Below is the story of a beautiful little girl, please take the time to read and educate yourself in honor of George, Alayna, and all those other babies who are now in heaven without their parents waiting to be with them again some day.
Alayna Vivian Goetz 9/25/10-9/26/10
I was 5 days overdue when my labor started on Friday night (September 24). We made it to the hospital on the evening of Saturday, September 25, after my water broke at home. I was admitted at 5:42. Alayna was born at 8:35 in the OR (They were prepping me for an emergency c-section because her heart rate kept dropping, but when the nurse went to put in my catheter, her head was already emerging. I delivered vaginally and drug free.)
Alayna was 7 lbs, 14 oz and 20 inches. She was perfectly healthy (APGAR scores of 7 and 9). I was able to breastfeed her almost immediately after she was born.
Shortly before our family left for the night, a nurse wheeled Alayna down to our room in her plastic bassinet. It looked like Alayna would be sleeping in our room that night. I had no intention of her rooming in with us, especially since I was so exhausted. I think I’d slept about 4 solid hours since Friday night. But I figured it was time to start being a mom, so I didn’t protest her being with us. Plus, my husband Paul had been told by one of the nurses in the nursery that Alayna should sleep pretty well that night since most babies do right after being born.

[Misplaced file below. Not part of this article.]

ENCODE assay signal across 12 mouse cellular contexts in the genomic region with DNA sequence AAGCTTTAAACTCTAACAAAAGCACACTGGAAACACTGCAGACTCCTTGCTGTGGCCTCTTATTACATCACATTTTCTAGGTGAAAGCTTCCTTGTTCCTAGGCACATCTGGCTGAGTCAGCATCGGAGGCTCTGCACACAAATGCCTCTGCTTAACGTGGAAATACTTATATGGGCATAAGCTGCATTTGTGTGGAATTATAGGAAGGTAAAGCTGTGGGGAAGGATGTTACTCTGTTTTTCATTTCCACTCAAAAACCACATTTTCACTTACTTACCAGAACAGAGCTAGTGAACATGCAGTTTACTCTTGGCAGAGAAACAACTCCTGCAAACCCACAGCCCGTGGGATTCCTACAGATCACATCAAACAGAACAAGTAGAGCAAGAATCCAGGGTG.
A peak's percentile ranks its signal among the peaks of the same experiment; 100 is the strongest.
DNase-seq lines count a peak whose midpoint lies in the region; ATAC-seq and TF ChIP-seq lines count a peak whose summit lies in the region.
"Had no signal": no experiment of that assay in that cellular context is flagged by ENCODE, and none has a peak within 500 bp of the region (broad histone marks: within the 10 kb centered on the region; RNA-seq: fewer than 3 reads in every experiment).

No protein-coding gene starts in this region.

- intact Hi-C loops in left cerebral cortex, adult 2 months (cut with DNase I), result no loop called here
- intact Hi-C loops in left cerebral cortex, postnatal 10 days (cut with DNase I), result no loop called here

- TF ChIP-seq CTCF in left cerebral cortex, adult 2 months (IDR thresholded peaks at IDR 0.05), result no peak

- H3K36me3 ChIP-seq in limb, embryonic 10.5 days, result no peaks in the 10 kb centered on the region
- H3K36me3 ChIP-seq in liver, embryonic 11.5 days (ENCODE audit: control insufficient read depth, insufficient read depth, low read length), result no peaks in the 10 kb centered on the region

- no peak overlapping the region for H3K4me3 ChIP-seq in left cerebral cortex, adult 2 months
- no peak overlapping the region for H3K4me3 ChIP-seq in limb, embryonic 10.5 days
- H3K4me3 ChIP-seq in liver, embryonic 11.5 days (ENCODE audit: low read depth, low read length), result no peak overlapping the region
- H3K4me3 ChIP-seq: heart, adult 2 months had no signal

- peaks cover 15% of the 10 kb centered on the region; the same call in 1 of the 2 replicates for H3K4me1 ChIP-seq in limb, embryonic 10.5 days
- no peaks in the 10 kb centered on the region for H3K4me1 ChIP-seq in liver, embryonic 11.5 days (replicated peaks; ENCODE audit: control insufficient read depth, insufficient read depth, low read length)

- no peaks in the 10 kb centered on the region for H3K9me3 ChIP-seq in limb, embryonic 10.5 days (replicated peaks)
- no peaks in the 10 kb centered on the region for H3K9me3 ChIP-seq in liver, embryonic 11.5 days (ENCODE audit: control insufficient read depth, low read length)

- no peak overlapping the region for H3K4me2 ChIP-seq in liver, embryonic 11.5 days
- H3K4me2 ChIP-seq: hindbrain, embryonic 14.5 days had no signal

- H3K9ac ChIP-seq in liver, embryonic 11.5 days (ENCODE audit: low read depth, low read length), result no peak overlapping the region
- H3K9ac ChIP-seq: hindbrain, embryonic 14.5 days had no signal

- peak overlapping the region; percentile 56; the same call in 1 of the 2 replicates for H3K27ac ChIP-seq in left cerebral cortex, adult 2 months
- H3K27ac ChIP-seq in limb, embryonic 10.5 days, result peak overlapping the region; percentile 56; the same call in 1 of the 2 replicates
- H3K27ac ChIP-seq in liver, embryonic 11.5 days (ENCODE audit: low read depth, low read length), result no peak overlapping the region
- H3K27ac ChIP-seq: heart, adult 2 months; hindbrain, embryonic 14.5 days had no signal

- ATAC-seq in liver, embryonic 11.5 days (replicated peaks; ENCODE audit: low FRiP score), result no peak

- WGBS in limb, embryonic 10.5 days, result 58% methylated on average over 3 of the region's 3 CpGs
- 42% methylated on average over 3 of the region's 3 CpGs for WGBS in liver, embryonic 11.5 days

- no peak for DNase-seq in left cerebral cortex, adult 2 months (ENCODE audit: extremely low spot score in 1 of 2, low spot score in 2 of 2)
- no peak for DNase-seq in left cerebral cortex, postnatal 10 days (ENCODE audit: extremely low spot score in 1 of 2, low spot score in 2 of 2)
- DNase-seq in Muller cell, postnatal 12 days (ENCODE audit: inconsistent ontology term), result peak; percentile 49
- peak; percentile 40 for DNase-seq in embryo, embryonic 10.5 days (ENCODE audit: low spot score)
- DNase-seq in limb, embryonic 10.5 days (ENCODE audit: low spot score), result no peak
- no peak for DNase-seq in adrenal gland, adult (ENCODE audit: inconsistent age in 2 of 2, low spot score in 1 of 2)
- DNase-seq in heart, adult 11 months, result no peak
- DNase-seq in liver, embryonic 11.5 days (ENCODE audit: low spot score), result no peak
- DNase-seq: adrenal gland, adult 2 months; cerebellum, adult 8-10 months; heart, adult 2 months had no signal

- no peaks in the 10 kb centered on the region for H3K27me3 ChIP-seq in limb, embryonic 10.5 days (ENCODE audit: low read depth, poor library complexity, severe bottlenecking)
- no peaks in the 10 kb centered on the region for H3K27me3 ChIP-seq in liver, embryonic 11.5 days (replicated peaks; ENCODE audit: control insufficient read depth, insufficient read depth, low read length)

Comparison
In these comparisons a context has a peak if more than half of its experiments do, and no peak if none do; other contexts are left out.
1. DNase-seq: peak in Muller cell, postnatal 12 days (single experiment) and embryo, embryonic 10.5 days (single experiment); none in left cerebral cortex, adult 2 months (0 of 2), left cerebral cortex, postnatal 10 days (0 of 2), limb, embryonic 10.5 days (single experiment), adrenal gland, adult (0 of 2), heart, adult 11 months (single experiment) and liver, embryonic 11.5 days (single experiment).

Well, Alayna was obviously not like most babies. When Paul went down to the car to get his bag of clothes, she began fussing. Of course, she was just out of arm’s reach. I hadn’t been out of bed yet and I was afraid to get up for the first time without Paul being there to help. So, she continued to fuss until he came back and was able to give her to me. I knew she needed to eat, but I couldn’t get her latched on. After struggling to nurse her, I sent Paul down to the nurse’s station to ask for help. He said they were all finishing up our paperwork and would be down shortly. I was starting to get frustrated with Alayna for not latching on. I eventually got her latched on, but it just didn’t feel right…it didn’t feel like it did when I nursed her earlier. So, I took her off…I’ll always question why I did this. For the life of me, I couldn’t get her re-latched. She sure had my personality: stubborn to a T. I was getting even more frustrated, and I’m sure she was, too. I finally decided to push the call button for a nurse around 12:15 a.m.; a nurse came down.
She tried helping me get Alayna latched on in the normal nursing position, but once again, Alayna’s attitude got in the way. She wouldn’t latch on to either breast, so we tried the football hold…no luck. Finally, the nurse decided we should try the side lay method. So, I laid down on my left side and Alayna was laying on her right side facing me. The nurse propped her up with a pillow behind her and my left arm was somewhat supporting her neck. I was a little bit nervous and I remember thinking to myself “Just don’t roll over on her.” However, this worked! Alayna finally latched on. The nurse stayed with us for a little while before leaving our room around 12:45. Shortly after she left, Alayna came unlatched, but I was able to put her back on. This was progress! In the meantime, Paul got ready for bed and laid down on the couch across the room.